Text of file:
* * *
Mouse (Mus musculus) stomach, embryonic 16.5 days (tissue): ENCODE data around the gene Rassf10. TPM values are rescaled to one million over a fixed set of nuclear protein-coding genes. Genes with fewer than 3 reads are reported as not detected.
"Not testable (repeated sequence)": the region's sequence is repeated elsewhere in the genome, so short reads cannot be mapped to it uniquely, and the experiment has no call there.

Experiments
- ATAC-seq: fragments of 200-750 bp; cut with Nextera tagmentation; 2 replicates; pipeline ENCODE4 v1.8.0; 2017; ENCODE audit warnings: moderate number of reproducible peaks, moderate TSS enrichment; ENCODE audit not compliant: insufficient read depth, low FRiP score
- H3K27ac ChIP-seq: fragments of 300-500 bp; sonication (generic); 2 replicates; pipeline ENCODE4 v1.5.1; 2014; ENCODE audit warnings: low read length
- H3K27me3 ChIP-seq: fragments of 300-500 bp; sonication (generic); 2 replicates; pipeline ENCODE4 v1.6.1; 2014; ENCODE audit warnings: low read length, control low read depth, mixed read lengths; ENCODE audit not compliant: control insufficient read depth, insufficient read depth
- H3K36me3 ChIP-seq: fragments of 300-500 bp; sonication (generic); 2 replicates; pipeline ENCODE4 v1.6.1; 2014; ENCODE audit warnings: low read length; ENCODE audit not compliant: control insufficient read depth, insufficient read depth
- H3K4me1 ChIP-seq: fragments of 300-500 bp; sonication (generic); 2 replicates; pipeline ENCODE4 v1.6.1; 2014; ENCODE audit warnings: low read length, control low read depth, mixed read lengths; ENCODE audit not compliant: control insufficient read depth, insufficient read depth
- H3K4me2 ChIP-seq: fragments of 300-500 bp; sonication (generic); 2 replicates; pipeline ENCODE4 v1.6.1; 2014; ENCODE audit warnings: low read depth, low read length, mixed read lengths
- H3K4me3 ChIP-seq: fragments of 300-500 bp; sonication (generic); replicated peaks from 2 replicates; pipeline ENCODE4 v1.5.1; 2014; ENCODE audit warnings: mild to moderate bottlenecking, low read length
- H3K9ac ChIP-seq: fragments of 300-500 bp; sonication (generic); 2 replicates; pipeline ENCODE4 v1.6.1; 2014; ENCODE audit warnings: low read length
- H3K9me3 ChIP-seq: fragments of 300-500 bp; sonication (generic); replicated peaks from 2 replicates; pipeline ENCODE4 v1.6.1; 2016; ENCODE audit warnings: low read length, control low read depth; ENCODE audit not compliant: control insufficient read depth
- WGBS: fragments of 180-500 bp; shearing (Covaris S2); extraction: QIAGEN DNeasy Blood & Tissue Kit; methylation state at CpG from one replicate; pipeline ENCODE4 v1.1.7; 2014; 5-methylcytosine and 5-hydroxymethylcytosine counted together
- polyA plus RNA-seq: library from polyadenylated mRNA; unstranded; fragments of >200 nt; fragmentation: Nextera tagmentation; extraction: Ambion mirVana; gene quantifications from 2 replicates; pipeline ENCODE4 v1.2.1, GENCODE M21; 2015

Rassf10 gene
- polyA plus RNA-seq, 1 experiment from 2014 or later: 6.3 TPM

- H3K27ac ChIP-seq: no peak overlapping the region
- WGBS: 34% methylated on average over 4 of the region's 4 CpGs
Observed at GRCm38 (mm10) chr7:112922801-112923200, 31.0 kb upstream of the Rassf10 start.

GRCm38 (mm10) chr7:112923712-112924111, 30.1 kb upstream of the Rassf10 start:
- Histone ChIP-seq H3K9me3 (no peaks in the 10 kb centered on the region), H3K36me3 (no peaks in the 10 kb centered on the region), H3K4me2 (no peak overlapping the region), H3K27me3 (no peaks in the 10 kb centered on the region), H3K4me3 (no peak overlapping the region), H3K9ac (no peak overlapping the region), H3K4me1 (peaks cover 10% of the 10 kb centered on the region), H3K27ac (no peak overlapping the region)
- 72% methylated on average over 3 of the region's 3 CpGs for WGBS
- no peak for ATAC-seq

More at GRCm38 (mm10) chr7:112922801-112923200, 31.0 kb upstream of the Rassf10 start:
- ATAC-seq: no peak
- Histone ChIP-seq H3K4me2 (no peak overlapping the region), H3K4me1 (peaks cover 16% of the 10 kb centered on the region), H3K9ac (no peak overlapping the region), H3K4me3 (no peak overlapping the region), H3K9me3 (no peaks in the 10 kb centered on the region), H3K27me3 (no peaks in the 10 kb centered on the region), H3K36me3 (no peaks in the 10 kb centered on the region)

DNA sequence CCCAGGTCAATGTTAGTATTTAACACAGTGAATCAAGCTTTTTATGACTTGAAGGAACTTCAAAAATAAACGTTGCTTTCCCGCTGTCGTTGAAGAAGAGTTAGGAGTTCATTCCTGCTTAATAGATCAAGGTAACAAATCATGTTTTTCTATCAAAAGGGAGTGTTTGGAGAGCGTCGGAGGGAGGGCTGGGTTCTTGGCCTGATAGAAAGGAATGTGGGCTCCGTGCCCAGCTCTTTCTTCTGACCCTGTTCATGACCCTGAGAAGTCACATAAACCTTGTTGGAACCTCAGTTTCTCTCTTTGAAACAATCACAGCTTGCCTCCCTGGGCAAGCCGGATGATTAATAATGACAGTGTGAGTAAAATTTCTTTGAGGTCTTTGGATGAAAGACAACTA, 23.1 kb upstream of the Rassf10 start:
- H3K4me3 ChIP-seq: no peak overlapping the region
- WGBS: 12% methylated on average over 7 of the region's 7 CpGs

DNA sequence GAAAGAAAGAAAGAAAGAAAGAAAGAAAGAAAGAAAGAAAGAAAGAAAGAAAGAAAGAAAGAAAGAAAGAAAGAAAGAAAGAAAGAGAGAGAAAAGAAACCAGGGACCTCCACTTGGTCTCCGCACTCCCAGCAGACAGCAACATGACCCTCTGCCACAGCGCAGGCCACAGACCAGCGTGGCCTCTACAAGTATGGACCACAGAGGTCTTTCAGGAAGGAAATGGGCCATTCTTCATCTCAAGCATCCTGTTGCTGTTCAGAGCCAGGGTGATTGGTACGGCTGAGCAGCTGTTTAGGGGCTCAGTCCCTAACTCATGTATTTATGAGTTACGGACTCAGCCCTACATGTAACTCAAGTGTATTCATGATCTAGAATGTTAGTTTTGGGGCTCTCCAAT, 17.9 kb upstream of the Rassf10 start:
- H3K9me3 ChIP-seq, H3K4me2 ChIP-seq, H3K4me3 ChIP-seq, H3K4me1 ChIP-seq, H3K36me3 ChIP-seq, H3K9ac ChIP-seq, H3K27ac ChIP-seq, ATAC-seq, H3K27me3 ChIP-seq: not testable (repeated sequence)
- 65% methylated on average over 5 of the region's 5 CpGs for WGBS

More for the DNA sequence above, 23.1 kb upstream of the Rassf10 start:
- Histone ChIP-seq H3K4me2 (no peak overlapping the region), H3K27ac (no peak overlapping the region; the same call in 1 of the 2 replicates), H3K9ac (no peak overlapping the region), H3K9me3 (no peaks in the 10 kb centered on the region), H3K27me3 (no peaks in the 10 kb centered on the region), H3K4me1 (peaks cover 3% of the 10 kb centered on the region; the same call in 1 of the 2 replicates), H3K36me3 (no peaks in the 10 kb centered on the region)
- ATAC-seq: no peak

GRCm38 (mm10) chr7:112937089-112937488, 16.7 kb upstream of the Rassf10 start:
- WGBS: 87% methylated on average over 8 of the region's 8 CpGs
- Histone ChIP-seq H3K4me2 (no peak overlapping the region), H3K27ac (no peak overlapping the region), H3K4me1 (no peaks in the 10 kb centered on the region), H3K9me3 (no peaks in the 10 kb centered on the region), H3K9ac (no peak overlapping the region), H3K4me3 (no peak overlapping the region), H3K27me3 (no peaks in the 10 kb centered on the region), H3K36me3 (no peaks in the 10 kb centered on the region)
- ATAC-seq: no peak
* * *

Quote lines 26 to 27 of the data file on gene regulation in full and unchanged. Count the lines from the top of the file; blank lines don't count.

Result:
- Histone ChIP-seq H3K4me2 (no peak overlapping the region), H3K4me1 (peaks cover 16% of the 10 kb centered on the region), H3K9ac (no peak overlapping the region), H3K4me3 (no peak overlapping the region), H3K9me3 (no peaks in the 10 kb centered on the region), H3K27me3 (no peaks in the 10 kb centered on the region), H3K36me3 (no peaks in the 10 kb centered on the region)

DNA sequence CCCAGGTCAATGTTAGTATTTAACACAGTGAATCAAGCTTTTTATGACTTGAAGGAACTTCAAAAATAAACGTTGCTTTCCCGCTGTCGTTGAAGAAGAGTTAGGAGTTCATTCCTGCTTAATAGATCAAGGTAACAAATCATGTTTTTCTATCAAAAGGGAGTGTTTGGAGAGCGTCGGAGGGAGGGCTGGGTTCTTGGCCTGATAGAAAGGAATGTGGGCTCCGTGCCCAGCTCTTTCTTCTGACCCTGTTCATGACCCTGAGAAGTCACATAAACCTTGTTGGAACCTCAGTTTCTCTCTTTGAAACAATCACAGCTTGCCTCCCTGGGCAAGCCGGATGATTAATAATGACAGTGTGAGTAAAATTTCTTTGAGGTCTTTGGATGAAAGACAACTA, 23.1 kb upstream of the Rassf10 start: